At agri trade shows you don’t only come to know about the latest technologies in growing vegetables and other crops. You also meet some of the nicest agri-people.
Like, for instance, at the Urban Agriculture Trade Show at the Rockwell Tent in Makati last May 1-3 organized by Agriculture Magazine. We met Edna V. Sanchez who is doing her own brand of farming in Jala-Jala, Rizal.
We were really surprised to see the dragon fruits she was selling at the trade show. We consider them too early because we usually observe that dragon fruit in Luzon is harvested starting in late May or early June.
NO SPECIAL TREATMENT -Her red-fleshed fruits were big, sweet and juicy. When we asked her, what she did to make the plants bear fruit early, she replied that she did nothing special. Except that they stressed the plants and they also pruned each hill, leaving only 10 to 15 branches per hill. They watered the plants twice a week.
We were also surprised when she told us that she was able to make her plants bear fruit in just seven months from planting. In fact, even the fellow who sold her the planting materials was also surprised because he himself had not experience that. In September 2011, Edna related, she planted 4,000 one-foot cuttings in her farm. By the following April 2012, she already made her first harvest.
MERALCO EMPLOYEE – By the way, Edna worked as a team leader of a division in Meralco for many years. When she retired in 2008, she did not know what to do but to travel to different parts of the world. For two years she traveled to Canada, United States and Australia.
After two years of “gallivanting,” she realized that what she was doing was not fulfilling after all. Fortunately, one day a sister who was with the Department of Agriculture brought her to attend Toto Barcelona’s harvest festival in Jala-Jala. What she saw was good, very inspiring. The beautiful leafy vegetables, tomatoes, eggplant, watermelons and honeydew melons and other high value crops impressed her.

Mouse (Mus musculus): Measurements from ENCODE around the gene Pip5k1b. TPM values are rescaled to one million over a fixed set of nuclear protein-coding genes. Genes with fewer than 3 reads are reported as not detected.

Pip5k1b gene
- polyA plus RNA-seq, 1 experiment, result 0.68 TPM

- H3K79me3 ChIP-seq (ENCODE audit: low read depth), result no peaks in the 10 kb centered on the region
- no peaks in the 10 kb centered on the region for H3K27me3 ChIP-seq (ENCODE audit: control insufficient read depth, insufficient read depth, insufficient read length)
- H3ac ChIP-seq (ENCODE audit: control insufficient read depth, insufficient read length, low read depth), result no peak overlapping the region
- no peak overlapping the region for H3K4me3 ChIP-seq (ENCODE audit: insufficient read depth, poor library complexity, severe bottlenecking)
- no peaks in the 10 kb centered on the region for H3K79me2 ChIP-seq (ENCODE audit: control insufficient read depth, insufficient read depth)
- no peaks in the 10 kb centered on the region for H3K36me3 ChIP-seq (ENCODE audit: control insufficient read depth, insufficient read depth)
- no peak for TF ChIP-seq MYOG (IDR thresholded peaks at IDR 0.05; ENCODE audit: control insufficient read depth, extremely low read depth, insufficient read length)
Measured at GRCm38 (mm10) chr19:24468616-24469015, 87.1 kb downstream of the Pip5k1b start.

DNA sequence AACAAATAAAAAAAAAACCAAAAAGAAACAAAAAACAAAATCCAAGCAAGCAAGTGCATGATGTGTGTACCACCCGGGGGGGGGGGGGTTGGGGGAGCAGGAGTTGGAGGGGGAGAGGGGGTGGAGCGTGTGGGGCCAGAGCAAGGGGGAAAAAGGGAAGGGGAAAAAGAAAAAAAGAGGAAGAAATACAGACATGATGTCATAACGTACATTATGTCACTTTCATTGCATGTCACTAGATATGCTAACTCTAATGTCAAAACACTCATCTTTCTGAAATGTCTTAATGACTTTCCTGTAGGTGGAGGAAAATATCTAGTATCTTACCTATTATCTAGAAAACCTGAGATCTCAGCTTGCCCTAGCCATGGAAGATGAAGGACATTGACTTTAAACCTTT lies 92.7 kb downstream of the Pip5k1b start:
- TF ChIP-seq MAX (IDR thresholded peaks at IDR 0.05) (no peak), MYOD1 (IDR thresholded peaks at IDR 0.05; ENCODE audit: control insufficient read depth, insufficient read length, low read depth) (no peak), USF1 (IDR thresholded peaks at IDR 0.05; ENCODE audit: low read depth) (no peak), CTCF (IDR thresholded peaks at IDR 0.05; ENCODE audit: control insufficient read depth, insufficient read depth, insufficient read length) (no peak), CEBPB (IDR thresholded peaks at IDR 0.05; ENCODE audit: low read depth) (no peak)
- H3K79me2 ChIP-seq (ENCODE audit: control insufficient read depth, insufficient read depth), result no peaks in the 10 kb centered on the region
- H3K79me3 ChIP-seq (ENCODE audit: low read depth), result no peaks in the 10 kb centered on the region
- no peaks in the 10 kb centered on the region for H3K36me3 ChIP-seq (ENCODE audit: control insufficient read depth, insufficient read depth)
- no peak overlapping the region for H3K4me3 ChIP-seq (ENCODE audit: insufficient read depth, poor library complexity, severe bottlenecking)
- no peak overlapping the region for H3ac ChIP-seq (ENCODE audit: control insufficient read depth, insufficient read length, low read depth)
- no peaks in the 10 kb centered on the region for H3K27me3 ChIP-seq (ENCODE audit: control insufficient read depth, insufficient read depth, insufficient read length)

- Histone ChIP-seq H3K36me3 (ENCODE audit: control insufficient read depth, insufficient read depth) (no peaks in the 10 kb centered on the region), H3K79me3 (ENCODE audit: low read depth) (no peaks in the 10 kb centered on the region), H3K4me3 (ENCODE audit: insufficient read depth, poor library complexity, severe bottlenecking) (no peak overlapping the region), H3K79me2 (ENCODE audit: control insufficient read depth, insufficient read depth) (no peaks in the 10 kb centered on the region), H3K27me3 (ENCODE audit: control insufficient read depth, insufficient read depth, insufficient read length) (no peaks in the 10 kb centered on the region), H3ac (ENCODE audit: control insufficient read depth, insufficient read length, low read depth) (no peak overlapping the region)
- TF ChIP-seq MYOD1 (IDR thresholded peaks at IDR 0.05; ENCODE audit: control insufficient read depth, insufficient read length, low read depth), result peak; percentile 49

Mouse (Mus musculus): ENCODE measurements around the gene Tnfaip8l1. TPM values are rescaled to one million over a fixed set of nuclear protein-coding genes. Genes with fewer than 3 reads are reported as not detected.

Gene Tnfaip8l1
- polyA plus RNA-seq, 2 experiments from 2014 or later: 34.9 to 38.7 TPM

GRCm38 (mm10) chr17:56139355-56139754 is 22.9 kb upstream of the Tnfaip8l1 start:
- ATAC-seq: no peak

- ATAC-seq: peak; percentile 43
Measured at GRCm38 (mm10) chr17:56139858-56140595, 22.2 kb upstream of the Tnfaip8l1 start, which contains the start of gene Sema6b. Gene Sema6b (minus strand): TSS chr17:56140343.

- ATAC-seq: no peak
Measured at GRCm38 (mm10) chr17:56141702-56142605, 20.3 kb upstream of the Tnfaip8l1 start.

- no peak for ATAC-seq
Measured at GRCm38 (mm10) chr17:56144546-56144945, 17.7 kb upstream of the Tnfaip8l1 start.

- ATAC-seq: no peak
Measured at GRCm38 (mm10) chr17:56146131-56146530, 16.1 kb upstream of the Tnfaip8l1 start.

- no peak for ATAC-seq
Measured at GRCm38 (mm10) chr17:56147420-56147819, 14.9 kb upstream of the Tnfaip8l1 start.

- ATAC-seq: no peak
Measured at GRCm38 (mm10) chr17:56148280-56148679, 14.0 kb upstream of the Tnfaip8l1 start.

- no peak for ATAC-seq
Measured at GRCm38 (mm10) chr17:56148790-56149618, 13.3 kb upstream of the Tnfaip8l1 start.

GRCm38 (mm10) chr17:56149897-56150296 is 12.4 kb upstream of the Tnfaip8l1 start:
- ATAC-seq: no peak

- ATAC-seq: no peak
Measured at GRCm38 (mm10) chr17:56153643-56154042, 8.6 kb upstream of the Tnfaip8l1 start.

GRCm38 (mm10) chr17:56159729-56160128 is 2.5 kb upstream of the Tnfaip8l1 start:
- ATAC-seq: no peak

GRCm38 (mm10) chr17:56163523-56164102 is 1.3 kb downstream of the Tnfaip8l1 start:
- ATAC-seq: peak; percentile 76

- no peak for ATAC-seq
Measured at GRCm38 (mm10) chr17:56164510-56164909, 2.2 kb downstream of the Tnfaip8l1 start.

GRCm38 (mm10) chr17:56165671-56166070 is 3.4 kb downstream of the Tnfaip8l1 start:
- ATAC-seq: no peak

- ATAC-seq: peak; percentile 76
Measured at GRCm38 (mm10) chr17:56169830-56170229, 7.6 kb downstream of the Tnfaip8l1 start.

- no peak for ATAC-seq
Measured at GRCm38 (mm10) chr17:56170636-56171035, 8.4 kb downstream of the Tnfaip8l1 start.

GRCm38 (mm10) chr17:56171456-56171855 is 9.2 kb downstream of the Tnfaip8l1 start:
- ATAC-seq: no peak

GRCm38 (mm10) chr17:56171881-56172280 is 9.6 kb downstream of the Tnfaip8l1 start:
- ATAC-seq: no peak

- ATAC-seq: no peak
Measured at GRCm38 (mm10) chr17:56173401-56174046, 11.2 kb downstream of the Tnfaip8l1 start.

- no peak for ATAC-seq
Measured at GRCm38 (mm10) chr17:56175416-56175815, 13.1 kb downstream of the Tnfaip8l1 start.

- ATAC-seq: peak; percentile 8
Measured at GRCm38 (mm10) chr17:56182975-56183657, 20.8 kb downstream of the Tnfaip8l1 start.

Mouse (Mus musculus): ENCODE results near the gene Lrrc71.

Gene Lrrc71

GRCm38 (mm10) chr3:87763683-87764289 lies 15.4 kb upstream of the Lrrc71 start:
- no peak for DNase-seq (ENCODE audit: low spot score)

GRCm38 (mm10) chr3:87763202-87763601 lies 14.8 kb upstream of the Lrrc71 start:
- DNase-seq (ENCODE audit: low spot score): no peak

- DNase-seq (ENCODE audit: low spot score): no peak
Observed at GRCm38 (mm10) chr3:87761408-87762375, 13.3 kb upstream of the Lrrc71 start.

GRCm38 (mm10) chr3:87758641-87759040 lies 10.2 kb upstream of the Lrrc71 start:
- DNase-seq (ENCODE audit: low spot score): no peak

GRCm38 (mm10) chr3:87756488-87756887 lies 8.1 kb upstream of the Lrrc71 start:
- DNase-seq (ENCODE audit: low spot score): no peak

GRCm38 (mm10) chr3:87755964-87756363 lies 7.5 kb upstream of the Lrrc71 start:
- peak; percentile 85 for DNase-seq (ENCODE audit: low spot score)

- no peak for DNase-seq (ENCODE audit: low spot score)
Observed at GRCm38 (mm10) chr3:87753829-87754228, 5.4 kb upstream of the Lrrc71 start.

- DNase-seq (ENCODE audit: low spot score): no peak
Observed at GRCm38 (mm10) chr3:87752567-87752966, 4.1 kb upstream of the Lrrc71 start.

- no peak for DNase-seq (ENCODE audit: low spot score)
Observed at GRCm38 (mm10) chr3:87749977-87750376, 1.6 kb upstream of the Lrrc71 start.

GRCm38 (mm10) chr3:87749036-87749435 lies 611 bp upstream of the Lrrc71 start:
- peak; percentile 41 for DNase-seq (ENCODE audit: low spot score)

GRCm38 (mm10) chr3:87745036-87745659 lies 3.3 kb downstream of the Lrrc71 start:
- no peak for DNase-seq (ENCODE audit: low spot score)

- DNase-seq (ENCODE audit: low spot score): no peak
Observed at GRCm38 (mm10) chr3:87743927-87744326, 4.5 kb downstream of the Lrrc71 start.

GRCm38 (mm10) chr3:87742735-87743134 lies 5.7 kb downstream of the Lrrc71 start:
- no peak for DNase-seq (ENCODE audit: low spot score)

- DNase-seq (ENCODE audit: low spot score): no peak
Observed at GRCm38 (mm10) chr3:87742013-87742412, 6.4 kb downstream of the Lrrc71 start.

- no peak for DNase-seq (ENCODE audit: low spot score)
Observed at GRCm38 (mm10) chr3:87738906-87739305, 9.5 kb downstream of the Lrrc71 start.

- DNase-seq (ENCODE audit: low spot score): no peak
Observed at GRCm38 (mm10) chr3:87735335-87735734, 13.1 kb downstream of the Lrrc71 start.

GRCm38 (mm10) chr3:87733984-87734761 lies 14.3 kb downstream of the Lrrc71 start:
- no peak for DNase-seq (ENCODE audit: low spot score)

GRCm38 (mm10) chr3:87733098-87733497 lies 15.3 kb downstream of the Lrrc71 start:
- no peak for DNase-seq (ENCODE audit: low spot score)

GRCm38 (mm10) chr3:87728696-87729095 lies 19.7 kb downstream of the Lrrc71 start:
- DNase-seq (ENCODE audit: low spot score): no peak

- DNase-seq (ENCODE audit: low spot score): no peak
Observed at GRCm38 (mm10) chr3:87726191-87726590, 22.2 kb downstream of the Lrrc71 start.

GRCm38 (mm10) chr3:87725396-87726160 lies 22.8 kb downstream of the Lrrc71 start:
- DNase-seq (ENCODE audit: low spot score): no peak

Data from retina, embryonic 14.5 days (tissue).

She was immediately hooked into farming and bought two hectares in Jalajala. Her first crops of eggplant, tomato and finger pepper were a disaster. She lost money because her tomatoes fetched only P12 per kilo. There was a glut in the market. What she did was to ferment the tomatoes into fertilizer. Also, many of the plants were infested by insects since she did not use any insecticide.
The disappointing experience did not keep her down, however. When she came to know about dragon fruit, she immediately decided to grow the crop in a commercial scale. She first planted 4,000 hills using mature bamboo stumps as support. This was followed by another 4,000 hills a year later using concrete post as support. Today, they are all fruiting size.
Marketing was her problem at first. But she sought the help of the supplier of her planting materials so she could dispose most of her harvest. She also sold some to former co-employees at Meralco. And she processed the unsold fruits into wine, vinegar and jam.
She sought the help of the Department of Science and Technology (DOST) on how to make sweet wine as well as packaging design. Today she sells her 750 ml bottle of dragon fruit wine at P220. Some fruits are also made in jam and the skin is made into vinegar. She claims that her dragon fruit vinegar is comparable to apple cider vinegar. A 250 ml bottle fetches P150.
Her wine could be an excellent gift during Christmas and other occasions. It is an affordable corporate give-away, for instance. Her special vinegar could likewise be considered good for gift-giving.
Edna has another unique product – her yellow ketchup which is made of squash. The ketchup is unique not only for its yellow color but also because of its high vitamin A content.
It happened that one day, a trader had asked her to produce squash which the trader would buy. However, when Edna had produced the squash, the trader no longer wanted to buy. So what should she do with all the kalabasa she harvested? She made them into yellow ketchup.
As a ketchup, the product is good. But a number of those who tasted it at the trade show said that it is even better as a salad dressing. We got some bottles and tried it with co-employees at the Manila Bulletin. They agreed that Edna’s yellow ketchup is great as salad dressing.
One fellow who was convinced about the quality of Edna’s squash ketchup was Dorie S. Bernabe, president of the Philippine Horticultural Society. She bought a carton containing 24 bottles.